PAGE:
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Trayvon Martin Case Highlights Why Americans Distrust Media

When Americans first heard the story of the death of Trayvon Martin, many in the public and in the media decided on a narrative for why George Zimmerman killed the unarmed black teenager in Florida on the night of February 26. It was decided that Zimmerman, a “white-Hispanic” (should we now start classifying President Obama as the first white-African American president?) pursued and shot an innocent unarmed black teen in cold blood, because of his own racial bias. Over time, details available to the public have come to light as the narrative on the night changed. Many of the new details have emerged because eyewitnesses have come forward and police reports have come to light. There are a significant number of details, however, that have been shaped and then changed by the media and the biased lens they used to frame the case.

One of the key ways in which the media portrayed the story as one driven by racial violence was by playing the audio of the 9-1-1 call Zimmerman placed the night Martin died. While covering the case, NBC played excerpts of the call which made Zimmerman sound like nothing less than an armed member of the KKK. From the call NBC played the audio:

Zimmerman: This guy looks like he’s up to no good. He looks black.

After playing that phrase on-air multiple times, NBC issued an apology (of sorts). They have now admitted the audio they played to millions of Americans was edited, and the full context of the conversation between Zimmerman and the  9-1-1 operator was this:

Zimmerman: This guy looks like he’s up to no good. Or he’s on drugs or something. It’s raining and he’s just walking around, looking about.

Dispatcher: OK, and this guy — is he black, white or Hispanic?

Zimmerman: He looks black.

A blog post on the Washington Post website articulated what was wrong with the statement issued by NBC:

Does the statement adequately address those concerns? On the good front, it acknowledges the mistake and apologizes to viewers for the bad editing. It’s a forthright correction and spares us any excuses about the faulty portrayal. On the bad front, the statement is skimpy on the details on just how the mistake unfolded. Nor does it articulate an apology directly to George Zimmerman, the “viewer” who is most aggrieved by the screw-up. In light of all that’s happened, Zimmerman may be a tough person for a news network to apologize to, but that’s just the point: Apologies are hard.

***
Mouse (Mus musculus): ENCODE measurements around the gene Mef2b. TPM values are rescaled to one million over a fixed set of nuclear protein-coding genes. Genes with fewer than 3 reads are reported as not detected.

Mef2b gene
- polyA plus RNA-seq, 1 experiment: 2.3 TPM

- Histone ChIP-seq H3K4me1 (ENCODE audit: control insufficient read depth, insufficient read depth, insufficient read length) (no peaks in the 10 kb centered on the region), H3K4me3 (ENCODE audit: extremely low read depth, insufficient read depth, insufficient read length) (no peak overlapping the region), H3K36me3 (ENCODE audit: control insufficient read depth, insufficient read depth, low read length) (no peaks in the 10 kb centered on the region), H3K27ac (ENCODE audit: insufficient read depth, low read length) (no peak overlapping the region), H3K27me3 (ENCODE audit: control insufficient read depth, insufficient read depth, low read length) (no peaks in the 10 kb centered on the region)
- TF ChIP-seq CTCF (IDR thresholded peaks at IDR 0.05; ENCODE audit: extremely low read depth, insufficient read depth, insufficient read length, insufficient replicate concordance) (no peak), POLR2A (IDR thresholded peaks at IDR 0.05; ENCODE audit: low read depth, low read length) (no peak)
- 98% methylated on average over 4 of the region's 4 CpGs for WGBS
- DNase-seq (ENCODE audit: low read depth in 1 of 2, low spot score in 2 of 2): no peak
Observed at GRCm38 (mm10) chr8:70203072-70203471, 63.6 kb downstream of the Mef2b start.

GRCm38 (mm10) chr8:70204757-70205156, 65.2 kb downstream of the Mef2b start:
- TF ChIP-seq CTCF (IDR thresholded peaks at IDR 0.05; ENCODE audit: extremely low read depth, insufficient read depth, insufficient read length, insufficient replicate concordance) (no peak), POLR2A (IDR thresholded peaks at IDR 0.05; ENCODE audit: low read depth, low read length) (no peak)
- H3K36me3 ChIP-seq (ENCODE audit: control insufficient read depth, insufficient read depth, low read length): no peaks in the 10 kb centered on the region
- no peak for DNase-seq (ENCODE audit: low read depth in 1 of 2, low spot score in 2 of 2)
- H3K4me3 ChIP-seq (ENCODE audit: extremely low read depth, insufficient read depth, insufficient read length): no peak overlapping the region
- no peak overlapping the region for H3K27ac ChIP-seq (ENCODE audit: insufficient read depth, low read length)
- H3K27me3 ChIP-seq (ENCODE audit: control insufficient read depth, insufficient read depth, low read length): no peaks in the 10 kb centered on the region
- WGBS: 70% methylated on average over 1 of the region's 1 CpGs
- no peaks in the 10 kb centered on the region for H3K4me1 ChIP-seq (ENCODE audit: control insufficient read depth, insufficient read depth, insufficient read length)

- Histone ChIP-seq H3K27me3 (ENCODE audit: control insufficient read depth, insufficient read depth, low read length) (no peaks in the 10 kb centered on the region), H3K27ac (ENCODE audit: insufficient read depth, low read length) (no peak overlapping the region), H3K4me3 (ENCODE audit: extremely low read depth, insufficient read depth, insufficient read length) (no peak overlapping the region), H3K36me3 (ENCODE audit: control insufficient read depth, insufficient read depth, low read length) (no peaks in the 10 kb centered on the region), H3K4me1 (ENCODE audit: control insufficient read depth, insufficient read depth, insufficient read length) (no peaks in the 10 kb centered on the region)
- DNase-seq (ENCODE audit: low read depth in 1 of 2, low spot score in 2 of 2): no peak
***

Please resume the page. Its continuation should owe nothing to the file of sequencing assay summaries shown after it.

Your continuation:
The fact that this news broke on a Washington Post blog, and on a low traffic one at that, speaks volumes about how the Post views the NBC error as well.

Many proponents of the racial motivation theory pointed to another aspect of the 9-1-1 tape to prove that Zimmerman’s pursuit and shooting of Martin was due to Zimmerman’s bias. CNN was particularly enthusiastic about playing a segment of the 9-1-1 tape’s audio over and over and over, while trying to discern what was being said over background noise and labored breathing. In the segment, a CNN reporter asserted that he was fairly sure he heard Zimmerman mutter a racial slur while chasing after Martin. Now CNN has enhanced the audio even further, and the reporter who claimed Zimmerman used a slur is now suggesting that instead of Zimmerman complaining about “coons,” he was actually probably using the word “cold.” The likelihood of CNN playing the segment on this correction as many times as it played the alleged remarks is pretty slim.

A crucial part of the case which could establish Zimmerman’s claim that shooting Martin was in self-defense revolves around the moments before the gun went off. Was Martin being chased by Zimmerman, as his family claims, or was he pummeling Zimmerman on the ground, as Zimmerman claims? ABC released a video of Zimmerman’s arrest on the night of Martin’s death, hyping up the claim the video didn’t show any signs of injury on Zimmerman’s part, thereby invalidating his claim that Martin slammed his head against the sidewalk multiple times. Later, ABC broke the story that they themselves had edited the tape, eliminating pictures that proved Zimmerman walked into the police station with fresh head wounds. The Daily Caller remarked,

Now ABC News has reversed itself, and somehow it’s an “exclusive.” Not a correction. Not a retraction. An “exclusive.” Their big scoop is that their previous big scoop was wrong.

As with the CNN and NBC “corrections,” this reversal has received a fraction of the airtime that the original inflammatory accusations against Zimmerman received. As the case unfolds and new details emerge in the mainstream media, my immediate reaction has become: “Interesting. I wonder if it’s true.”



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